Solomon established his authority, unified Israel, and set about to put down early rebellions against his throne. He also built a glorious temple in Jerusalem. Israel’s history during these years included kings who “did right in the sight of the Lord,” others who “did evil,” and some who strayed and then repented. Solomon, on the other hand, started off following God but fell into sin

While there are some who like to erase history, those who are wise will learn from it. Remember God’s blessings. Remember the consequences of sin. Use it all to grow in faith and obedience.

 

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9. Zechariah: Find Hope in Our Faithful Father

9. Zechariah: Find Hope in Our Faithful Father

Grandson of a priest, Zechariah prophesied to Judah after their return from Babylon. Young Zechariah, a contemporary of Haggai, was a priest-prophet, familiar with Israel’s worship practices. He encouraged the struggling Israelites as they tried to rebuild the temple in Jerusalem.

His name means “Yahweh remembers,” and this book is full of hope! Some have called Zechariah a mini-replica of the book of Isaiah, because it contains clear Messianic passages, picturing both the first and second coming of Christ. The Messiah will be Israel’s Savior, Judge, and King. Though God’s people are judged for sin, they will be purified and restored.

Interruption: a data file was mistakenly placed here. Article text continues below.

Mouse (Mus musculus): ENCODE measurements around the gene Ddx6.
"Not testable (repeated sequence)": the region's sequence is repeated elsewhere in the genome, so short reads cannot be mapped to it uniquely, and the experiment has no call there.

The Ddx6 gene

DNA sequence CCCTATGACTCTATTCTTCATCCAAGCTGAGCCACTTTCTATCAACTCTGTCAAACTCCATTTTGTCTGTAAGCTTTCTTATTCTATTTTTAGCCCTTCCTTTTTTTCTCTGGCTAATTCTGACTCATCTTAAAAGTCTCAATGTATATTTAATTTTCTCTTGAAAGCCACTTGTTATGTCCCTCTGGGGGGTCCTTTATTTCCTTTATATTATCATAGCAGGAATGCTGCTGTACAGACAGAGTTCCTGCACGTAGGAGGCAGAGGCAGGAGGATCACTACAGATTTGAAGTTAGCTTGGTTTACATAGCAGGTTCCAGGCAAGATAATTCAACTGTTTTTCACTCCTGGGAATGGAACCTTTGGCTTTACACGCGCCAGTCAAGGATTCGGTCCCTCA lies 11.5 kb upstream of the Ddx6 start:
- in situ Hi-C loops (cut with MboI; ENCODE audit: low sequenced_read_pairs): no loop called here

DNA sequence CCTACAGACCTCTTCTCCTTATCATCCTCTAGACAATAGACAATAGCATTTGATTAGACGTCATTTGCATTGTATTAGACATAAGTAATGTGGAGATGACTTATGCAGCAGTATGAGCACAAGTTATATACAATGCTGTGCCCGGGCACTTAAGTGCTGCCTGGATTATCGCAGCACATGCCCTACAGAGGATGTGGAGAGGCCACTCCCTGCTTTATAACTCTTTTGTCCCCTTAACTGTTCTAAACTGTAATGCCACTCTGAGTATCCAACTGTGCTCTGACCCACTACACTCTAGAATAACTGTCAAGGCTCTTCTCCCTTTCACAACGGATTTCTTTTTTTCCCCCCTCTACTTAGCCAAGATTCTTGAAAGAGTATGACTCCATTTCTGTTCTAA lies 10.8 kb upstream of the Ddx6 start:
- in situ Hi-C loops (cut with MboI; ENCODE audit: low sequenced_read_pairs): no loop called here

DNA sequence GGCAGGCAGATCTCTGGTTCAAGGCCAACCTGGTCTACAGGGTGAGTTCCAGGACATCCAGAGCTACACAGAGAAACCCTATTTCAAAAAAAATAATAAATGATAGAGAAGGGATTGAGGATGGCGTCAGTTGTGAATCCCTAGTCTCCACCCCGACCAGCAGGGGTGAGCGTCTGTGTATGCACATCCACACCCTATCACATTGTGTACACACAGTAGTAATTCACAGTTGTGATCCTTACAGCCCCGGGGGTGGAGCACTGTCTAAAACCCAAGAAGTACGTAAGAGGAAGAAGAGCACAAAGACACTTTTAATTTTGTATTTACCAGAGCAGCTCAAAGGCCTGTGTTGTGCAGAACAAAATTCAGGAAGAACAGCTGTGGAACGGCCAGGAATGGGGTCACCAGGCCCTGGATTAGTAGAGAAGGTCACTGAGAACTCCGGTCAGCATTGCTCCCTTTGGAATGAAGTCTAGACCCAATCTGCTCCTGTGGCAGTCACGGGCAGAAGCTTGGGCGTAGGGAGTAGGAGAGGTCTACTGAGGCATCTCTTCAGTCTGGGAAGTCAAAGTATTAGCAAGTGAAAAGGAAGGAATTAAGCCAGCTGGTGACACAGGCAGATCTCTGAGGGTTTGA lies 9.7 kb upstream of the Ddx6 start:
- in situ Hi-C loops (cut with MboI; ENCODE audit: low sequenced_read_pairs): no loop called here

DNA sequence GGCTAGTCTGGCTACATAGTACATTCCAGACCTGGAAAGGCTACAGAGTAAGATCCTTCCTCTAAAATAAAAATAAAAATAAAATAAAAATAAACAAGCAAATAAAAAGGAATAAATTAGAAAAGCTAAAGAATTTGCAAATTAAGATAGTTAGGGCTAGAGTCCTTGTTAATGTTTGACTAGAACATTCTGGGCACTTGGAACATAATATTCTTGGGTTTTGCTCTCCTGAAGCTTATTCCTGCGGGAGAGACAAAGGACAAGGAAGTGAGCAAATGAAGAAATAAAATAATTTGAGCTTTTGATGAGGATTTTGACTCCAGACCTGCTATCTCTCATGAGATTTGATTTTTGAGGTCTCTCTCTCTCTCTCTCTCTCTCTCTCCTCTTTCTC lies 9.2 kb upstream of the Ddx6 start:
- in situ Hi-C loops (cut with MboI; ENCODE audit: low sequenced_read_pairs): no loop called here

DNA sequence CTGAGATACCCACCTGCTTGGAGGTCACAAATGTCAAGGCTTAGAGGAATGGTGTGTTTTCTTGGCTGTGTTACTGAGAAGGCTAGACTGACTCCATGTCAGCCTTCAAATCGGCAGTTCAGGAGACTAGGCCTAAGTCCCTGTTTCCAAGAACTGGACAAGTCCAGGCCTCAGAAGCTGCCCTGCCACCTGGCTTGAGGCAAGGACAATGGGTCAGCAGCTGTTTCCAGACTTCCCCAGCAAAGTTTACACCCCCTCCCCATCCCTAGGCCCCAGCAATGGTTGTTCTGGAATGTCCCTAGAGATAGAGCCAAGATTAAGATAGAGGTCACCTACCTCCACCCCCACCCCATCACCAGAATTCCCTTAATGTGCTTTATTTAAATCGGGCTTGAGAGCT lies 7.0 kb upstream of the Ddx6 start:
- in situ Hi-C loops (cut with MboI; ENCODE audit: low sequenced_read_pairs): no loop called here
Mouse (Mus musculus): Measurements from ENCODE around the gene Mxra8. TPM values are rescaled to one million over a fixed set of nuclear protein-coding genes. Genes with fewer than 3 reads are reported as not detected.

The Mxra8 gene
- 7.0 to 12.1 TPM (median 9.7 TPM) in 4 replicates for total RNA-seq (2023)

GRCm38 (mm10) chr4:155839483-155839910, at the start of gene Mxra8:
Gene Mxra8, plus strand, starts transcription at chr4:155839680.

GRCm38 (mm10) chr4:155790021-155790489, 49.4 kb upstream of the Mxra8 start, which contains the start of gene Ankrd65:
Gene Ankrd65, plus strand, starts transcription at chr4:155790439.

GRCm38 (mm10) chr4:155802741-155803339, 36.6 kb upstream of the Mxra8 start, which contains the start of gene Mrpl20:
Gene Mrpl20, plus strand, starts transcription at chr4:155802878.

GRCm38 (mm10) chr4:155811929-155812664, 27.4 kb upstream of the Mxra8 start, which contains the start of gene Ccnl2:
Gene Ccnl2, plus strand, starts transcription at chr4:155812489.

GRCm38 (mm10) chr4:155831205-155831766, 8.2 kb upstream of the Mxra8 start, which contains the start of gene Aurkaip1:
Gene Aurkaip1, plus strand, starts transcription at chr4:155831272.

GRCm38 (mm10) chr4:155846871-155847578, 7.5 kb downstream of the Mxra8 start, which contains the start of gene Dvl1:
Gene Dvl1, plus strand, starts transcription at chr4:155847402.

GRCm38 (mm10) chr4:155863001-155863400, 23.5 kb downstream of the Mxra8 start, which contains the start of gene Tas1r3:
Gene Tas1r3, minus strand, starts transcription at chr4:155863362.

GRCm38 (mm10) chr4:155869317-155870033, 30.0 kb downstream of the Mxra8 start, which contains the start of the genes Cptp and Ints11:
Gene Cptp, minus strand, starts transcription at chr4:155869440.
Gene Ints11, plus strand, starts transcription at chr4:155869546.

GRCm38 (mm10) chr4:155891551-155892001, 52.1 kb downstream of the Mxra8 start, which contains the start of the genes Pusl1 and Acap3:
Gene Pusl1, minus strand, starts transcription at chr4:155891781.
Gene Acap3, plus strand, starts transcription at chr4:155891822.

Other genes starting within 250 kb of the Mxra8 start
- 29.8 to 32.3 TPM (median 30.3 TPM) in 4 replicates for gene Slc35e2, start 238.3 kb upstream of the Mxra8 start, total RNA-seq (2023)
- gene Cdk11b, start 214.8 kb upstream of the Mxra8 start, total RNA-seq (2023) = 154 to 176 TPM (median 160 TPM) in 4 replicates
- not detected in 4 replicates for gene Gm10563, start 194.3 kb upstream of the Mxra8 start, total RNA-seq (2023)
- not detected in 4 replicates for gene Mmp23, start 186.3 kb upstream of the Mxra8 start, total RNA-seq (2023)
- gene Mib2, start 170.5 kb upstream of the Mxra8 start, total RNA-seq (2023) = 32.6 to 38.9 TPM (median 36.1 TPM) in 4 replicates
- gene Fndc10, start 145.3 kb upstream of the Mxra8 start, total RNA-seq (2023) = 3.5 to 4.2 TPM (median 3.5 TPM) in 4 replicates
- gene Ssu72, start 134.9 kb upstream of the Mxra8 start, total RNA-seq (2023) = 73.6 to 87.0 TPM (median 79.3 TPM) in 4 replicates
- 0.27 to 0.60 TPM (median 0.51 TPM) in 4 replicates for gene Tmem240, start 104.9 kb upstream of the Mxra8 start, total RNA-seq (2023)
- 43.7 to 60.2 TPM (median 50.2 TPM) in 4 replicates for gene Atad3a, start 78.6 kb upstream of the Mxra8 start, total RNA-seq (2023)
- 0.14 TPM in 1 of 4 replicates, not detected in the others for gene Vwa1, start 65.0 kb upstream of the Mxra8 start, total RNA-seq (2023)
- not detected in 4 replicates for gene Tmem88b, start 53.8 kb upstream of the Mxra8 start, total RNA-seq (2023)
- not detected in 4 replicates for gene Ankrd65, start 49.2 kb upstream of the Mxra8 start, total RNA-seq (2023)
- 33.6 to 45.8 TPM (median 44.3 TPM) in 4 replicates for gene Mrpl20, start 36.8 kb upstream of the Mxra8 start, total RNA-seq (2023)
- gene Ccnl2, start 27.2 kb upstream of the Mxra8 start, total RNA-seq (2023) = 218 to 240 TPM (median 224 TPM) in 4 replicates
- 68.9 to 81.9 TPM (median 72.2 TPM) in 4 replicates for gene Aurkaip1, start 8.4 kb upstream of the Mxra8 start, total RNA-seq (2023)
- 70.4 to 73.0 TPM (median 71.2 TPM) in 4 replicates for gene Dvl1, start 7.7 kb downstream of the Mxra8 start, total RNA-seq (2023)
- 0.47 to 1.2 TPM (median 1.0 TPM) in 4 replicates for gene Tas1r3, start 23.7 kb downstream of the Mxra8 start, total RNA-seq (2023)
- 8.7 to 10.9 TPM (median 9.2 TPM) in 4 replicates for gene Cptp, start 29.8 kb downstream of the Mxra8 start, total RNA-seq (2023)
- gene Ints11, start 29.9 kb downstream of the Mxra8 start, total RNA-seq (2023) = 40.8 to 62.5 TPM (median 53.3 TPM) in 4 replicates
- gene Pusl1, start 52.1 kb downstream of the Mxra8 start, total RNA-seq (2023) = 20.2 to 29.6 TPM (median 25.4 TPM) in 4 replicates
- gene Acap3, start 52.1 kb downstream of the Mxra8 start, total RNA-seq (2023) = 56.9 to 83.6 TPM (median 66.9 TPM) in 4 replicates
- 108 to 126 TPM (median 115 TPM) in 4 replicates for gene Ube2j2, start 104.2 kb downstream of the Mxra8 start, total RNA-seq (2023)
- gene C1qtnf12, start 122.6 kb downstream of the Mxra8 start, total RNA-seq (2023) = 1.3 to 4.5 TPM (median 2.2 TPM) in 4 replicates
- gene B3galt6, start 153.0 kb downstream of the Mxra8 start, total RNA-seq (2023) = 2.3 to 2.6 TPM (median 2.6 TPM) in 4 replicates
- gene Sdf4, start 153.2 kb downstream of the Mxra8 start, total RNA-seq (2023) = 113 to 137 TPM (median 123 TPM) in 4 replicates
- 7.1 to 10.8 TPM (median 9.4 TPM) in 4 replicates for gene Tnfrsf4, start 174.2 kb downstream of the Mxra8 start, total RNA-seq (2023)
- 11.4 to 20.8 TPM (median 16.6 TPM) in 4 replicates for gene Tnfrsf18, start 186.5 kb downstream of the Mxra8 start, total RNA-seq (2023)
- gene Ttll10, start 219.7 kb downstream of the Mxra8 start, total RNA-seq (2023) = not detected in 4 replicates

This final book in the Old Testament teaches us to look to the faithfulness of the Father and find hope in Him in the midst of turmoil and a wicked culture. With the Messiah’s arrival on the scene in the New Testament, that encouraging focus escalates!

 

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10. 2 John: Biblical Love is Founded in Solid Truth

10. 2 John: Biblical Love is Founded in Solid Truth

Along with 3 John, this book is one of the least-read and quoted books in the New Testament, in spite of its brevity. Church tradition ascribes the book to John, likely the “elder” mentioned in verse one. The book came at a time when enemies of biblical truth—false teachers and heretics—rose up to plague the early church. 

John wanted to draw believers back to the solid teachings of Christ, and to God’s commandment to love Him and others (Matthew 22:36-40; John 13:34). John reminds readers of the eternal truth of scripture, and the importance of abiding and walking in Christ’s teachings.

While the apostle focused on love, it isn’t the squishy, “tolerant” kind of love so prevalent in society today. Biblical love is solid and truth-based, and for the believer, love is evidenced in submission and obedience to God’s commands. John, the beloved disciple, certainly echoed his Master who said, “If you love Me, you will keep My commandments” (John 14:15). 

 

Dawn Wilson and her husband Bob live in Southern California. They have two married sons and three granddaughters. Dawn assists author and radio host Nancy DeMoss Wolgemuth with research and works with various departments at Revive Our Hearts. She is the founder and director of Heart Choices Today, and also publishes LOL with God and Upgrade with Dawn and writes for Crosswalk.com. Dawn also travels with her husband in ministry with Pacesetter Global Outreach.